I've heard arguments that ARKit "doesn't look nearly as good as traditional AR" or won't work because "users have to download new apps" (which apparently people don't download anymore? not true). While ARKit isn't nearly the most powerful augmentation you can get on the market, it's a great balance between access, form factor, and cost. Additionally, this platform will likely usher in a new wave of applications (and consequently, app downloads). Apple is democratizing access to a future platform differentiator!2

  2. The technology adoption and readiness curves are intersecting

    The beautiful thing about ARKit is that it's at the perfect intersection of the technology readiness and adoption curves. It's not too early (and not a toy like before), meaning the technology will work fairly seamlessly, leading to an overall good user experience. It's also ready for mass adoption, as anyone with an iPhone can take advantage of apps built with the SDK.

    ARKit may signify the start of the "frenzy period" in augmented reality - one described well in this chart:

    New technology typically follows an S-curve - initially, innovation seems slow, but once the hard problems are figured out, the excitement in the space changes drastically. Just as mobile is entering the scaling/maturity phases, and consequently the top of the S-Curve, AR is entering a new excitement period.3

    Apple's done a great job of making sure the technology isn't too cutting-edge, as building great products atop these technologies in the early days is difficult. This leaves Google's Tango project somewhat behind. They've fallen plague to crazy AR experiences and specs, while Apple is focusing on experiences and shippability. Similar to the iPhone focusing more on the experience of the phone, rather than the specs, they're executing on the same thesis here with ARKit. They've played their 'last mover' advantage extremely well.

    Another good example of this phenomena in play is Snapchat's Lenses feature. Lenses, if you're not familiar, is a recently-released feature that allows users to superimpose new faces/objects into their environment, as so:

    This feature isn't the most cutting edge technology, but IT WORKS. The adoption and readiness curves intersected at a good time, allowing Snapchat to build a product with strong usability. Maybe they'll release something with ARKit next ;)

  3. It solves the problems currently plaguing AR really well

    By not requiring expensive hardware to play, it allows a much larger set of users to experience AR. While it may not be the most cutting-edge or exciting technology, it'll immediately hit a scale of hundreds of millions of people. Most plays require consumers to adopt expensive, proprietary hardware and software, while this time it doesn't. This is truly building for the masses.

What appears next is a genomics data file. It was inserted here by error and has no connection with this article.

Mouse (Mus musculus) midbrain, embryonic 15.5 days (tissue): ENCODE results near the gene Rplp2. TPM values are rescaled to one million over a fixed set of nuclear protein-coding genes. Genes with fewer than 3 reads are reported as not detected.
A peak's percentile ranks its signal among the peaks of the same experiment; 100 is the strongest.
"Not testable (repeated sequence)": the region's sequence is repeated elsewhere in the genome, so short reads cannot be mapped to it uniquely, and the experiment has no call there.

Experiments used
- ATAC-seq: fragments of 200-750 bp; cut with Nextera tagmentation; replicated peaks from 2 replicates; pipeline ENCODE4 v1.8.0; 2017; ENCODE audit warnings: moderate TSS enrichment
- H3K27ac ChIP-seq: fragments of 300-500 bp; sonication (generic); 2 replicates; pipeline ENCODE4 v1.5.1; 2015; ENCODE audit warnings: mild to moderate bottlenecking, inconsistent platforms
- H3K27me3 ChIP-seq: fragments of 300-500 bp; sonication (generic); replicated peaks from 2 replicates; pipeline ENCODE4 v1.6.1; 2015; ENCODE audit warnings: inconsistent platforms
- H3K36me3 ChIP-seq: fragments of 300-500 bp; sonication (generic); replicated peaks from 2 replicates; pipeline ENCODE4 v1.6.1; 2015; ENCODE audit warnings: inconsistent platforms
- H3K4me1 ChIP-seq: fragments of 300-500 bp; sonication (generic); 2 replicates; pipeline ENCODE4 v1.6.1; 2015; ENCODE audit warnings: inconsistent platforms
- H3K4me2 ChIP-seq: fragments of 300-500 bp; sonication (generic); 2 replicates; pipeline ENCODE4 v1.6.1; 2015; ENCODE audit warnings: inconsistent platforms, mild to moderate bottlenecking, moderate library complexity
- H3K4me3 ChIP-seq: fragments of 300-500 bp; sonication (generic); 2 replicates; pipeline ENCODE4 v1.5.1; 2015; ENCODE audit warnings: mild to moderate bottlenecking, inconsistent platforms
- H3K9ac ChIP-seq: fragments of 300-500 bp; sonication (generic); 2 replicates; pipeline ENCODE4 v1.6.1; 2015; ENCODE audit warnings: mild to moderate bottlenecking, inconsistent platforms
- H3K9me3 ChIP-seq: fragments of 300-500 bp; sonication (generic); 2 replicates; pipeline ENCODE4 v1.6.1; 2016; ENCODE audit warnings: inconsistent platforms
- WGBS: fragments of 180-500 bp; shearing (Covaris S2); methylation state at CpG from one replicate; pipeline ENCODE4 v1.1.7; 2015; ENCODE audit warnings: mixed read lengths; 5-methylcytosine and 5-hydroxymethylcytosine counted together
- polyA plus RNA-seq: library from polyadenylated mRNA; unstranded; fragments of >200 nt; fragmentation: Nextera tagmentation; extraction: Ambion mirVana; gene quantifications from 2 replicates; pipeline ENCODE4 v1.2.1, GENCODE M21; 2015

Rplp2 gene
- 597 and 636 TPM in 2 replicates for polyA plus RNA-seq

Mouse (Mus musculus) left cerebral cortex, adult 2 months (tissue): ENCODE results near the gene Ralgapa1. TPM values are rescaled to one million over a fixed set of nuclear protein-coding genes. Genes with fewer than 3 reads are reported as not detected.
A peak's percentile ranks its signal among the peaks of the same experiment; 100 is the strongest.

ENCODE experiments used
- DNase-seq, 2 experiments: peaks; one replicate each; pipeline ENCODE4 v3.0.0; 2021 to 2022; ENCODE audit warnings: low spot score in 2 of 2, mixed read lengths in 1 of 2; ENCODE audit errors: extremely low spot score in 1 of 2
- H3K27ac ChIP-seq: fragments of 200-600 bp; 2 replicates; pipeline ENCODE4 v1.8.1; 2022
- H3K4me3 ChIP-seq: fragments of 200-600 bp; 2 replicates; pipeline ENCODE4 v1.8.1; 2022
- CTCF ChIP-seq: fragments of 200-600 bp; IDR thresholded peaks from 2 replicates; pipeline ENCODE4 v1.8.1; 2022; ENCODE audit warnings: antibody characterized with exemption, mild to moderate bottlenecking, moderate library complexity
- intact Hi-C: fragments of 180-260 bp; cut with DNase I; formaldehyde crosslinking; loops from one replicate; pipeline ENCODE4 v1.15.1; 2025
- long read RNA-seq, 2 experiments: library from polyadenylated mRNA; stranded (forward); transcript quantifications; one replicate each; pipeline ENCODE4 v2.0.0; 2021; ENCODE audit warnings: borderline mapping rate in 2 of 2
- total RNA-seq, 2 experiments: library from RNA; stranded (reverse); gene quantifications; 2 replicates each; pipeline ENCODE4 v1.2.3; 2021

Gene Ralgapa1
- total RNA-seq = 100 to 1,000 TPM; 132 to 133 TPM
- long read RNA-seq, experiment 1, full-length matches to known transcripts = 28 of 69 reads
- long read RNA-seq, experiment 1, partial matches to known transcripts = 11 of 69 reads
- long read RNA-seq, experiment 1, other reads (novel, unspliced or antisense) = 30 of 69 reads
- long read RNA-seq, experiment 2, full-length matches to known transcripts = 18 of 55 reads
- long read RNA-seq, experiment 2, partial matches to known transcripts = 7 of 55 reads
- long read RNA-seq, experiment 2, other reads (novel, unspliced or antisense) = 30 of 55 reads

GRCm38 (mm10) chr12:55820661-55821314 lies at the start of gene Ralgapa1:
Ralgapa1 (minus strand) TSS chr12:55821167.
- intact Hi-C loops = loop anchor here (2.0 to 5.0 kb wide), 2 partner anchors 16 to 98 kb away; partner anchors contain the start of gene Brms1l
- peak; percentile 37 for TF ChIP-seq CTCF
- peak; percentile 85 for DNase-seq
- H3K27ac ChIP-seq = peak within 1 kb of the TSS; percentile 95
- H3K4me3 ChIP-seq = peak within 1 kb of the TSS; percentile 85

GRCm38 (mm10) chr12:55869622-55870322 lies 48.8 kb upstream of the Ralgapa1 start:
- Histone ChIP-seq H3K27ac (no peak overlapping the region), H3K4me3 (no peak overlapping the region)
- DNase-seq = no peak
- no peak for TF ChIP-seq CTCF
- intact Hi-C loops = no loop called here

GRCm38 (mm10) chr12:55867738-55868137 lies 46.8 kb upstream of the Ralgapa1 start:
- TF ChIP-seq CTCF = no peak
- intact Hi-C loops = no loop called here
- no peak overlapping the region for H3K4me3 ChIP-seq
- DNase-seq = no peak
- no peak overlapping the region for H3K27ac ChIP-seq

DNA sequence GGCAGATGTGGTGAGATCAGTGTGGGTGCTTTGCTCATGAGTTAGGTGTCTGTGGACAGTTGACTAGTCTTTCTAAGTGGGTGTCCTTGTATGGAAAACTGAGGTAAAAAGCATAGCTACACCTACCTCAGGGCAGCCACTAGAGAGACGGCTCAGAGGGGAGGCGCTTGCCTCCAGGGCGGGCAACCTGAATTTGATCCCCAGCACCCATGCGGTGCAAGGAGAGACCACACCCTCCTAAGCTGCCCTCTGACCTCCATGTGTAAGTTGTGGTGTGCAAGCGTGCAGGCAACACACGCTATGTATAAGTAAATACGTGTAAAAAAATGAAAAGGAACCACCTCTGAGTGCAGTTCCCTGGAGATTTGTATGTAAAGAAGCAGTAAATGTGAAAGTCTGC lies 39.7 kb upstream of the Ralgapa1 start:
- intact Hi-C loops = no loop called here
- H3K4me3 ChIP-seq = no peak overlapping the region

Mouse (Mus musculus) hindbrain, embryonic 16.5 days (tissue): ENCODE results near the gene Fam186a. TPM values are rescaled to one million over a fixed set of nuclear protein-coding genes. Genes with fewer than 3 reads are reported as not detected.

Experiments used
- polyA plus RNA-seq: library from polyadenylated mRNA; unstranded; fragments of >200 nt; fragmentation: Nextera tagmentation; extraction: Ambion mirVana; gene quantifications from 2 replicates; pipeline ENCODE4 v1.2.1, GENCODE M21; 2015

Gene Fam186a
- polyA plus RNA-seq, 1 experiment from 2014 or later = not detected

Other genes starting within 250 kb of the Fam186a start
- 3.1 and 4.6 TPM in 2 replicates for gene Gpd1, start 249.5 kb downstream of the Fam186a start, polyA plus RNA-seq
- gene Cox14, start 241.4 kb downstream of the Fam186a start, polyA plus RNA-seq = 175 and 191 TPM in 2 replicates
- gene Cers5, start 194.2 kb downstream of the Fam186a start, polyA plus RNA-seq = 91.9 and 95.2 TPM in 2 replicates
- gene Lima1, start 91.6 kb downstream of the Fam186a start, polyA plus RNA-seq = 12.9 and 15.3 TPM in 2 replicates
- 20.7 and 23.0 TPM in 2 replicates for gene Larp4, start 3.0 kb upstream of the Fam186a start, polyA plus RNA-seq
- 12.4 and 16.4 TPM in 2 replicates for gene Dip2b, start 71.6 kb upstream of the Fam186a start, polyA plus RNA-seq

Additionally, you can take advantage of the App Store and its frictionless access to applications, circumventing the closed nature of AR apps today. I've personally tried out various applications and the experience has been fantastic - even in its current beta stage! Objects, for example, map to their environment really well.

  4. Lots of initial entry applications

    The first popular AR company may not be an AR company at all:

    Existing applications can leverage their data and user engagement advantages to build AR experiences in-app (if they make sense, obviously). This begs the question of what will be built past the initial wave of obvious applications – which is where this space gets really exciting. A few examples of applications I would love: trying out products from an online retailer, more intimate gaming experiences, and more personalized, higher-quality academic instruction.

  5. It's right around the corner
    Sometimes we forget how long stable technology takes to get built. However, ARKit won't fall prey to the 'perpetual beta' syndrome for the foreseeable future – it's available now. The stable release of iOS 11 is coming up in September! Anyone with an A9/A10-equipped device (such as an iPhone 6S or newer) will be able to experience ARKit in their devices.4

  6. Open-source technology drives commoditization

    Traditional AR plays have largely been closed source. Independent game and application developers want to keep their app sources private, and rightly so. The amount of quality AR developer talent is extremely limited, which is where ARKit can capture a lot of developer attention. Now that ARKit is available as an iOS SDK, and the iOS community has a strong culture of open-source software, we'll see a ton of cool applications built atop the technology. This makes the barriers to entry super low.

    Additionally, Apple is building out a strong platform for developers to capture even more attention in the app store, such as pairing ARKit with existing Apple SDKs (Metal, SpiteKit/SceneKit) as well as new ones (CoreML).

  7. "Hacking" new functionality into mobile

    The beauty of technologies like mobile phones, is that while being relatively simple hardware-wise, they incorporate a ton of features into a small package. See:


    A good example of this is the many heart rate sensors on the app store. Instead of needing to buy a complex heart rate monitor or counting beats manually, these apps utilize your camera + flashlight to track your heart rate. While this may not be the most accurate system, it still works quite well and all fits into one small package. Ditto for sleep tracking, GPS, crowdfunded maps, and sending data through the audio port. The iPhone (probably) wasn't designed with these applications in mind, but the platform is modular enough to allow them.

    ARKit similarly holds this same potential for interesting non-traditional use cases. I'm excited for simple measuring tools (who carries around a ruler with them???), placement of shopping products in your home, and even more intimate guided city tours. See: